Consumer misbehavior refers to the common occurrence of consumers acting outside the norm. It is generally recognized that there are social behaviors that are acceptable in a given situation. Anything outside of those accepted behaviors is considered misbehavior. Consumer misbehavior is specifically related to retail and other markets, and includes things from cutting in line to fights between customers to credit card fraud. Combating consumer misbehavior is an expensive, time-consuming activity. Some economists estimate the total monetary value of consumer misbehavior to be in the hundreds of billions of dollars.
Common Types of Consumer Misbehavior
Shoplifting is the theft of goods from a retail establishment. Although a very common crime, it is still considered consumer misbehavior. Researchers divide shoplifters into two categories: “boosters,” professionals who resell what they steal, and “snitches,” amateurs who steal for their personal use. Researchers generally agree that shoplifters are driven by either economic or psychosocial motives. Psychosocial motivations may include peer pressure, a desire for thrill or excitement, impulse, intoxication, or compulsion.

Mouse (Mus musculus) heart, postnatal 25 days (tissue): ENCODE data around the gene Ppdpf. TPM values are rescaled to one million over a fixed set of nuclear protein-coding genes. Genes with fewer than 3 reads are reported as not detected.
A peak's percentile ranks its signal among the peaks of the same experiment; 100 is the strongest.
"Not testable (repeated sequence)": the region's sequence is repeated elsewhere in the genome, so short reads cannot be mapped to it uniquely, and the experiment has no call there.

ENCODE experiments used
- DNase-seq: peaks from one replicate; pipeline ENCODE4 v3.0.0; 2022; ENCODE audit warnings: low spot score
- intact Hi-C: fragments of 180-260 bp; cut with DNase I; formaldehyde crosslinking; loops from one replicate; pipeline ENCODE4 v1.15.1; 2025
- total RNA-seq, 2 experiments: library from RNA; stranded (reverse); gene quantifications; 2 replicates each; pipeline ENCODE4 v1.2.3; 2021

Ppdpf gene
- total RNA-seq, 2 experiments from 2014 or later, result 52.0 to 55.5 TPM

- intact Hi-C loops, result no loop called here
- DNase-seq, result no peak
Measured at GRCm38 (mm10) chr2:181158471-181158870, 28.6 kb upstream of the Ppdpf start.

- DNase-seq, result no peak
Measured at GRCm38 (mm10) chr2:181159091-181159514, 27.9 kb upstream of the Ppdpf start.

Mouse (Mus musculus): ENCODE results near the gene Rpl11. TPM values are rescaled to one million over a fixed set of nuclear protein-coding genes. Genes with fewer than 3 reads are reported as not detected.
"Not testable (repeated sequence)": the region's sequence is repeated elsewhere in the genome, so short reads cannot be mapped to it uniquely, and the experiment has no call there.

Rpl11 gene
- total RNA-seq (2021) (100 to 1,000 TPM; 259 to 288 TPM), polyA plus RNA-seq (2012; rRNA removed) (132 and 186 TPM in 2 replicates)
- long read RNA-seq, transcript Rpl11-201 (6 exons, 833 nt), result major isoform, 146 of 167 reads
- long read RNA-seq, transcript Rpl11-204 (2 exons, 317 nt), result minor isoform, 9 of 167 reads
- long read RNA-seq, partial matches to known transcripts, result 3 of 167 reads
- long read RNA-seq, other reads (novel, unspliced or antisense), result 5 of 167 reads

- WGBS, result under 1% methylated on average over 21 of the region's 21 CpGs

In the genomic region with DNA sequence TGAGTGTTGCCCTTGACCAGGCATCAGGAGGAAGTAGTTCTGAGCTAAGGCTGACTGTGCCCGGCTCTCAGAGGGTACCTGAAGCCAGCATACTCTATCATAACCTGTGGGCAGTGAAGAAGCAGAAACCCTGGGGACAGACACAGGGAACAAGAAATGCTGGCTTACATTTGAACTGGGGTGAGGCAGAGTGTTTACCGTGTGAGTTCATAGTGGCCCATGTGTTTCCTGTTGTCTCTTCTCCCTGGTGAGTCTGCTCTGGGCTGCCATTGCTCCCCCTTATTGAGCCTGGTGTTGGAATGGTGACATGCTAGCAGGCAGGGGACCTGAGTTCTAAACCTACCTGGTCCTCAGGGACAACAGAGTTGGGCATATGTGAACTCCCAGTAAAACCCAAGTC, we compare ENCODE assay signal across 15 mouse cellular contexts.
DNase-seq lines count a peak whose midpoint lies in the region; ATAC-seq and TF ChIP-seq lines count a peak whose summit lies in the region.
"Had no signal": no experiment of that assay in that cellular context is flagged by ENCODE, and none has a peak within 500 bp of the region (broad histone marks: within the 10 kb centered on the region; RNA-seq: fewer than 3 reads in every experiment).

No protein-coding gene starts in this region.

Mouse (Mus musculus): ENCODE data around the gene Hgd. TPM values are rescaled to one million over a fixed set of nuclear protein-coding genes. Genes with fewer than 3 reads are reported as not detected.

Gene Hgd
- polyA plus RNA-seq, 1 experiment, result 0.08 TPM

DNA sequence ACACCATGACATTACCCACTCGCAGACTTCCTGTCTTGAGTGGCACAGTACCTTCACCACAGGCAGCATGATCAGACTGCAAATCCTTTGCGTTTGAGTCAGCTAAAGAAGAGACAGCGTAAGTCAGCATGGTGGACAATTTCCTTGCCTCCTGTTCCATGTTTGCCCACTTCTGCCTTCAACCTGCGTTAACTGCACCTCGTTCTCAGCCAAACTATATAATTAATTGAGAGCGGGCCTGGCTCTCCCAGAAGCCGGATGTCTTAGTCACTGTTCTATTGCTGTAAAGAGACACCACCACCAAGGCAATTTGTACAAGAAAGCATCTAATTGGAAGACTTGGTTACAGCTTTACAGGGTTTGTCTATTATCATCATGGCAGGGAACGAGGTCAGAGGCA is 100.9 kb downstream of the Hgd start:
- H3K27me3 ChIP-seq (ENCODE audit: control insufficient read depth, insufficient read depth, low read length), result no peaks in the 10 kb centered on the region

Credit Card Fraud
Credit card fraud is a wide-ranging term for theft and fraud committed using a credit card or any similar payment mechanism as a fraudulent source of funds in a transaction. The purpose may be to obtain goods without paying, or to obtain unauthorized funds from an account. Estimates put the cost of credit card fraud to billions of dollars.
Black & Grey Market Economies
A black market or underground economy is a market in goods or services which operates outside the formal one supported by the established state power. It often involves illegal, smuggled, or counterfeit goods. In many parts of the world, black markets operate side by side with legal markets, sometimes openly. Worldwide, the underground economy is estimated to have provided 1.8 billion jobs. Similar is a gray market economy where a company makes their products available even they are not authorized to do so.
Combating Consumer Misbehavior
Although fairly expensive to do, many retailers have begun fighting consumer misbehavior. Retailers often employ more security and staff during times where the propensity for consumer misbehavior increases, such as during “Black Friday” sales. Many also use electronic tracking devices on products and closed-circuit television to fight shoplifting and fraud. Since the cost of consumer misbehavior can be so high, many retailers feel it is worth fighting.